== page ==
SciELO - Scientific Electronic Library Online

vol.60 número5Sospecha de neoplasia urotelial en pelvis renal derecha en paciente con antecedentes de cólicos nefríticos derechos de repetición índice de autoresíndice de materiabúsqueda de artículos
Home Pagelista alfabética de revistas  

Servicios Personalizados




Links relacionados

  • En proceso de indezaciónCitado por Google
  • No hay articulos similaresSimilares en SciELO
  • En proceso de indezaciónSimilares en Google


Archivos Españoles de Urología (Ed. impresa)

versión impresa ISSN 0004-0614

Arch. Esp. Urol. vol.60 no.5  jun. 2007




Complete excision of urachal cyst by laparoscopic means: A new approach to an uncommon disorder.

Escisión completa de quiste de uraco por vía laparoscópica: un nuevo abordaje para un trastorno poco frecuente.



Octavio A. Castillo1,2, Gonzalo Vitagliano1, Ruben Olivares1 and Rafael Sanchez-Salas1.

Santa Maria1 and Department of Urology. School of Medicine, Universidad de Chile2. Santiago de Chile.

Dirección para correspondencia




Objetive: Anomalies of the urachal remnant are rare. Urachal cysts are usually asymptomatic, however, when they become infected, they can mimic a wide variety of intra-abdominal pathologies. We present two patients in which an urachal cyst was found.
Methods: Two male patients 25 and 38 years old respectively underwent laparoscopic resection of an urachal remnant. In one of the cases the urachal remnant was complicated by infection. Opportune clinical and radiologic diagnose was made in both cases and complete excision of the urachal remnant was carried out by laparoscopic means.
Results: The procedures were performed without complications and follow up showed excellent results. Both patients presented very short convalescence with rapid recovery.
Conclusions: The treatment of choice for urachal pathology is the complete excision of the complicated lesion. For this matter laparoscopic surgery assures surgical results comparable to conventional surgery adding the advantages of a minimally invasive approach.

Key words: Urachal cyst. Urachus. Cyst. Laparoscopy.


Las anomalías del remanente de uraco son raras. Los quistes de uraco son generalmente asintomáticos; sin embargo, cuando se infectan, pueden imitar una amplia variedad de patologías intraabdominales. Presentamos dos pacientes con quiste de uraco.
Métodos: Dos pacientes varones de 25 y 38 años, respectivamente, fueron sometidos a resección laparoscópica de remanentes de uraco. En uno de los casos el remanente de uraco se había complicado con infección. En ambos casos se hizo el diagnóstico clínico y radiológico adecuado y se llevó a cabo escisión completa del remanente de uraco por vía laparoscópica.
Resultados: Las operaciones se realizaron sin complicaciones y el seguimiento mostró unos resultados excelentes. Ambos pacientes tuvieron una convalecencia muy corta, con una rápida recuperación.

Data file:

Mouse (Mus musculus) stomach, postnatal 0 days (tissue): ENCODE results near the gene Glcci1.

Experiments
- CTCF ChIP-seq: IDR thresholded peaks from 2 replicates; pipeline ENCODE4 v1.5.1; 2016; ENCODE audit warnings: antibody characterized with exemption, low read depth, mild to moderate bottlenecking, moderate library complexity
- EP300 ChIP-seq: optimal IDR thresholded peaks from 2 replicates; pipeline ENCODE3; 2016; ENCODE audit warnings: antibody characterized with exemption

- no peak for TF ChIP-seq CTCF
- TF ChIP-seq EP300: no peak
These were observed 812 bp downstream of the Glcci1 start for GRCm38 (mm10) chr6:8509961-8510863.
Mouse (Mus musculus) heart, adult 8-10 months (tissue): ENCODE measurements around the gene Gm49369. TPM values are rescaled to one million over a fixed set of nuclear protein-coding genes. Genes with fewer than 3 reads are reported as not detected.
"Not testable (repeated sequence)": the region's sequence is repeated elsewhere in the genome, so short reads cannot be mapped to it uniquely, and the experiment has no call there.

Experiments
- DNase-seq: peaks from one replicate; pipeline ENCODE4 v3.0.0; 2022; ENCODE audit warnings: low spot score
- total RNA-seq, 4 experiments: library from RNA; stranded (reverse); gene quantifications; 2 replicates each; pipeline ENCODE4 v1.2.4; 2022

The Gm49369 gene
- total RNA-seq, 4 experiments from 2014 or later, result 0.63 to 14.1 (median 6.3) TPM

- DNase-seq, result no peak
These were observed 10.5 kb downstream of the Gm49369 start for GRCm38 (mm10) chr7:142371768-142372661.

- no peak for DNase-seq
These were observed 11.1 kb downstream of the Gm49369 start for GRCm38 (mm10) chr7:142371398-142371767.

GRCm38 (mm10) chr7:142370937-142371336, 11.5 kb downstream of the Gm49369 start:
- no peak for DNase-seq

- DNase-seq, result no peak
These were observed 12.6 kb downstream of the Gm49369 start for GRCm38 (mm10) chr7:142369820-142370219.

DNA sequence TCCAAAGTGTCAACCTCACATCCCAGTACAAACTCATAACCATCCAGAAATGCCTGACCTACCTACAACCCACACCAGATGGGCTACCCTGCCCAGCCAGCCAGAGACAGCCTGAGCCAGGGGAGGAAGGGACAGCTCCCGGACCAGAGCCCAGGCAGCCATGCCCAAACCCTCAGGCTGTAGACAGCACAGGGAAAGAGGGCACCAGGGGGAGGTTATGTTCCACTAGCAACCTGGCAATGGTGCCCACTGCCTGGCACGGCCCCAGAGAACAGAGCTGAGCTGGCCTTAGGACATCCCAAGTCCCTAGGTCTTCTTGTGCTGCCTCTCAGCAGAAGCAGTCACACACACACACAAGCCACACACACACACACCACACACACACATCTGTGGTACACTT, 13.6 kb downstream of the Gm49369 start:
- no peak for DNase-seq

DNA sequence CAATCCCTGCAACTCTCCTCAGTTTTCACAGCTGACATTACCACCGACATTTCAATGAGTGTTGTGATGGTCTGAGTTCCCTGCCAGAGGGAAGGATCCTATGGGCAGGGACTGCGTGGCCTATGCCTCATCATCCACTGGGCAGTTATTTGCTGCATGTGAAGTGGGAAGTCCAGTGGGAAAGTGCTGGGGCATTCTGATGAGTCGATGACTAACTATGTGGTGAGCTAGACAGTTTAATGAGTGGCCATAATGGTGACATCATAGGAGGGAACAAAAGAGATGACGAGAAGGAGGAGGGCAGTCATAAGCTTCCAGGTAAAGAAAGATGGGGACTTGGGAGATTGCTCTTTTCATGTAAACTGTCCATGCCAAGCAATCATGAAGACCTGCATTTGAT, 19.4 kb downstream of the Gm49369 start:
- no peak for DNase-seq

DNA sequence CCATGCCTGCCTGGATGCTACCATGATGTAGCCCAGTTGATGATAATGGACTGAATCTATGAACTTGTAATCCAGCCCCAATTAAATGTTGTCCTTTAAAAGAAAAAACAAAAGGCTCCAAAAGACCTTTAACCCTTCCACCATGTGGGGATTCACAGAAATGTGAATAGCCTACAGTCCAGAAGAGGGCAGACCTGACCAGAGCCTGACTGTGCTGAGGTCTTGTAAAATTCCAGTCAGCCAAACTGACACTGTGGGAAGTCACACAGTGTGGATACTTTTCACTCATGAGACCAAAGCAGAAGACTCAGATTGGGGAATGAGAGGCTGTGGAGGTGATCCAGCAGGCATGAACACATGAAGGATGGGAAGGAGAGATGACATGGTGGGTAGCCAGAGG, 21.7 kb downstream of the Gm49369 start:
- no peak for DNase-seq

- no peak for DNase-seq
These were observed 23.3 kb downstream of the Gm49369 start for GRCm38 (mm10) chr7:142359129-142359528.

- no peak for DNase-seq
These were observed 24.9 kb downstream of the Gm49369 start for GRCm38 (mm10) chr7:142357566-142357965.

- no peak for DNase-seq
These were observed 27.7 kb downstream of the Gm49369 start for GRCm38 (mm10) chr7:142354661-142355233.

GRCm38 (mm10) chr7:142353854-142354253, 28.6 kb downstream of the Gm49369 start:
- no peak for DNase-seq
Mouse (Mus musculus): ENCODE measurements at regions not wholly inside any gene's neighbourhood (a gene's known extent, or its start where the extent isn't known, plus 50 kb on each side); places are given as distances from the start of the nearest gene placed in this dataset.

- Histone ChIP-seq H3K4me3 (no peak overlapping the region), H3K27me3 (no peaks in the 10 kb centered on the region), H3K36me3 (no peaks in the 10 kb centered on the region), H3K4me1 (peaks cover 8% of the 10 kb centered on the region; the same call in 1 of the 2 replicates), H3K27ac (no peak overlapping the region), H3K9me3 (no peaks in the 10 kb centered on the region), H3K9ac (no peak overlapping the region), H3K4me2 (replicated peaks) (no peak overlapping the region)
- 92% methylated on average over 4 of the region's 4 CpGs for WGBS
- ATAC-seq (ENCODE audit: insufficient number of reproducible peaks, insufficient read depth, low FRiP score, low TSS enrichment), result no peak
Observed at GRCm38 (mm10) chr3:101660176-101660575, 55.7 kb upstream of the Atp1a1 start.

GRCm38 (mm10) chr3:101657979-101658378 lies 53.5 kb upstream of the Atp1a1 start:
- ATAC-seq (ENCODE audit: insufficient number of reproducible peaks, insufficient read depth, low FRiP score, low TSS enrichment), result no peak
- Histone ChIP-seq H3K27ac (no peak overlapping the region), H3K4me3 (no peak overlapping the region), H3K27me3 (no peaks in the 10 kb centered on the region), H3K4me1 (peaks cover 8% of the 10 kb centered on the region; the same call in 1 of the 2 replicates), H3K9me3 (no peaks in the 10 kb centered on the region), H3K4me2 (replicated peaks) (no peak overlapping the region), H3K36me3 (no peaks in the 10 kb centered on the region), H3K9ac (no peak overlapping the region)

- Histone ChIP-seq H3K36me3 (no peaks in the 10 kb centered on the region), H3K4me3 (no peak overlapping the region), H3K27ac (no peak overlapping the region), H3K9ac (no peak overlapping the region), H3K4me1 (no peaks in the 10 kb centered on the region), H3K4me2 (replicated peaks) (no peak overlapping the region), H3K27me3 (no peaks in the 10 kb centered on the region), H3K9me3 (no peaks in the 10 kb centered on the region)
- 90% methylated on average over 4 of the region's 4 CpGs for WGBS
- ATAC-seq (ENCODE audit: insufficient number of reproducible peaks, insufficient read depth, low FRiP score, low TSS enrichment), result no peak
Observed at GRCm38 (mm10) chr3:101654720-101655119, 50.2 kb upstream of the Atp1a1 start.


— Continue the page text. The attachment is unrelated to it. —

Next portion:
Conclusiones: El tratamiento de elección de la patología de uraco es la escisión completa de la lesión complicada. La cirugía laparoscópica asegura unos resultados quirúrgicos comparables con la cirugía convencional, añadiendo las ventajas del abordaje mínimamente invasivo.

Palabras clave: Quiste de uraco. Uraco. Quiste. Laparoscopia.



The urachus is the embryological remnant of the allantois, which originally communicates with the vertex vesicae (the apex of the bladder) to the umbilicus. During embryonic development the urachus starts to obliterate in the 10 mm embryo, coming to a complete fusion in the 16 mm embryo; in this phase, it separates from the umbilicus and then completely obliterates, shortly after birth, giving rise to the median umbilical ligament (1).

Urachal defects are rare with urachal cysts being the most common anomaly occurring in approximately 1/5,000 births. Usually urachal cysts are asymptomatic and manifest themselves only when infected.

The traditional approach for removing urachal remnant and for the treatment of complicated urachal cysts has been open surgery. This intervention is recommended over drainage of the abscess cavity and antibiotic therapy due to the risk of recurrence and the potential for malignant change of the urachal remnant (2,3). However, open surgery is associated with increased morbidity and longer convalescence. Herein, we report our experience in the laparoscopic management of urachal anomalies.


Material and methods

Two patients underwent laparoscopic surgery for urachal pathology at our institution.

Case Nº 1: A twenty-five year old male, with previous history of myelomeningocele, surgically treated at 16 years of age, paraplegic, presented with fever and a lower abdominal mass. Patient had a diagnosis of neurogenic bladder in clean intermittent catheterism program. An abdominal ultrasound revealed an infraumbilical cystic mass in continuity with the bladder. The CT-Scan confirmed the presence of a cystic mass with heterogeneous content in continuity with the bladder dome. A complicated urachal cyst was suspected. Laparoscopic abdominal exploration was performed.

Case Nº 2: A thirty-eight year old male with no past medical history was seen for an incidental cystic lesion of 1.9 cm found on a routine abdominal ultrasound. An abdominal CT-scan revealed a calcified 2 cm nodular image on the bladder dome (Figure 3). The patient requested surgery.

Surgical Technique

The patient is placed in a modified lithotomy position with the legs apart. The surgeon stands on the left side of the patient. An assistant seated in between the patient legs simultaneously performs a cystoscopy. Surgeon simultaneously views both the laparoscopic and endoscopic fields. A three port technique is used. A 10 mm trocar is placed supra-umbilical for the 0º laparoscope and two paraumbilical trocars, 10 mm on the right and a 5 mm on the left are respectively placed (Figure 1). Using the combined cystoscopic and laparoscopic approach, partial cystectomy is performed. The bladder cuff is excised in one piece with the urachus and umbilicus. Surgical margins are controlled with cystoscopy. The bladder is sutured transversally with a continuous intracorporeal polyglactine 3-0 suture.



On the first case, surgery lasted 90 minutes with no bleeding. The mass was extracted in a plastic bag through an umbilical incision (Figure 2). Histologic analysis revealed a 12x6 cm mass which included bladder wall and an infected urachal cyst. The patient was discharged on post operative day 5 and the urethral catheter was withdrawn on day 7. During the 72 months of follow up no recurrence was evident.